In many cases, back pain that persist for long periods of time after a spinal procedure is due to the fact that the surgery did not correct the spinal problem.
Posture can have a detrimental effect on your spinal health. The way your spine is aligned when you sit at your desk, lay in your bed, lift weights, or when you perform any other activities may greatly influence whether or not you will develop back or neck pain.
Short leg syndrome is a condition that is more commonly referred to as leg length discrepancy. People who suffer from SLS have an imbalance in the structure of their lower body, which can alter their posture and lead to leg, foot, hip, knee and back problems.
Referred pain is pain that is triggered in a specific part of the body, but you feel pain elsewhere, rather than at the local site of the triggering point.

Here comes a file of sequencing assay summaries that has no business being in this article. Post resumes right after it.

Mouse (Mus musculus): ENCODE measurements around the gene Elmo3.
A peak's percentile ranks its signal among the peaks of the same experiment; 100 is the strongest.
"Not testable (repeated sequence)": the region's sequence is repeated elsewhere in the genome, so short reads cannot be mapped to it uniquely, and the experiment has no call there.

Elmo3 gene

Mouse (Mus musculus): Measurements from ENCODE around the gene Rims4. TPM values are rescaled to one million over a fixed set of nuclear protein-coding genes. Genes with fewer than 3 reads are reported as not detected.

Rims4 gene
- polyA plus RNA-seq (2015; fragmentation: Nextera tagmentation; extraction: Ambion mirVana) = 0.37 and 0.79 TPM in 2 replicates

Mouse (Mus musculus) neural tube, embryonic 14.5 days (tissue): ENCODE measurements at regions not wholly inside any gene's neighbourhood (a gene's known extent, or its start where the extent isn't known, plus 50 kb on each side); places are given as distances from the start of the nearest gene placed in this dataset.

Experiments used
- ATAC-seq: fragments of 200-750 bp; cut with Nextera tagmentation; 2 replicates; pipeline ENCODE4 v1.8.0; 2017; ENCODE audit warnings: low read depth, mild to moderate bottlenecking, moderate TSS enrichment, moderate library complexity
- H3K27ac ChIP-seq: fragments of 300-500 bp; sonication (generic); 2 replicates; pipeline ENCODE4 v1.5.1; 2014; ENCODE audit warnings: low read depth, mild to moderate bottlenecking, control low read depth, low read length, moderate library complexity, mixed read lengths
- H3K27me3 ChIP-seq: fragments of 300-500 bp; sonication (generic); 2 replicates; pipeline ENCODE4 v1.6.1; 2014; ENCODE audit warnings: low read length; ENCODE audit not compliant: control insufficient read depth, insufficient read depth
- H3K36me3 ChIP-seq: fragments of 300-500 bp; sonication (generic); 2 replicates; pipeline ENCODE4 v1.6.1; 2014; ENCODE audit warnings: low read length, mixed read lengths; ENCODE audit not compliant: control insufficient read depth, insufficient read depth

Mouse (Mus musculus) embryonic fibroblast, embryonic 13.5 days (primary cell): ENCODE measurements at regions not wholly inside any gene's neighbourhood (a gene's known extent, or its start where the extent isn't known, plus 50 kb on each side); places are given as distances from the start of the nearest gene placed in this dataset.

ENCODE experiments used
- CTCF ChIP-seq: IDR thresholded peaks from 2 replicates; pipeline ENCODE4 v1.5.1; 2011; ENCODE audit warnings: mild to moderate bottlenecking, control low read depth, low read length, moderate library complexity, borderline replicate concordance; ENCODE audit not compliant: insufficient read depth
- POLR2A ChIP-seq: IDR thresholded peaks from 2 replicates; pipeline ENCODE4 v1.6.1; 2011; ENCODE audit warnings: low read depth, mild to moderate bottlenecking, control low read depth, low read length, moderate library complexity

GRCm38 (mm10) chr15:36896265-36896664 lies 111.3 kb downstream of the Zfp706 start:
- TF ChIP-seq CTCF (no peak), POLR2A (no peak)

When it comes to the spine, certain back and neck problems may cause referred pain to other parts of the body.
Spondylosis and Spondylolisthesis are both spinal conditions that have very similar names but are vastly different conditions. On one hand, Spondylosis is an umbrella term that describes degenerative spine conditions. On the other hand, Spondylolisthesis refers to the process where a vertebra slips out of its place.
Strains and sprains are some of the most common soft tissue injuries that affect the muscles and ligaments, respectively. When a muscle is strained, there is a tear in its tissue that occurs due to over-stretching. It is also known as a pulled back muscle.
Spinal decompression therapy can be defined as a treatment modality that stretches out your spine and reverses the process of spinal compression. There are two main categories of treatment: surgical spinal decompression and nonsurgical spinal decompression. The latter can be performed from the comfort of your own home by using a special orthopaedic device called the Spinal Backrack.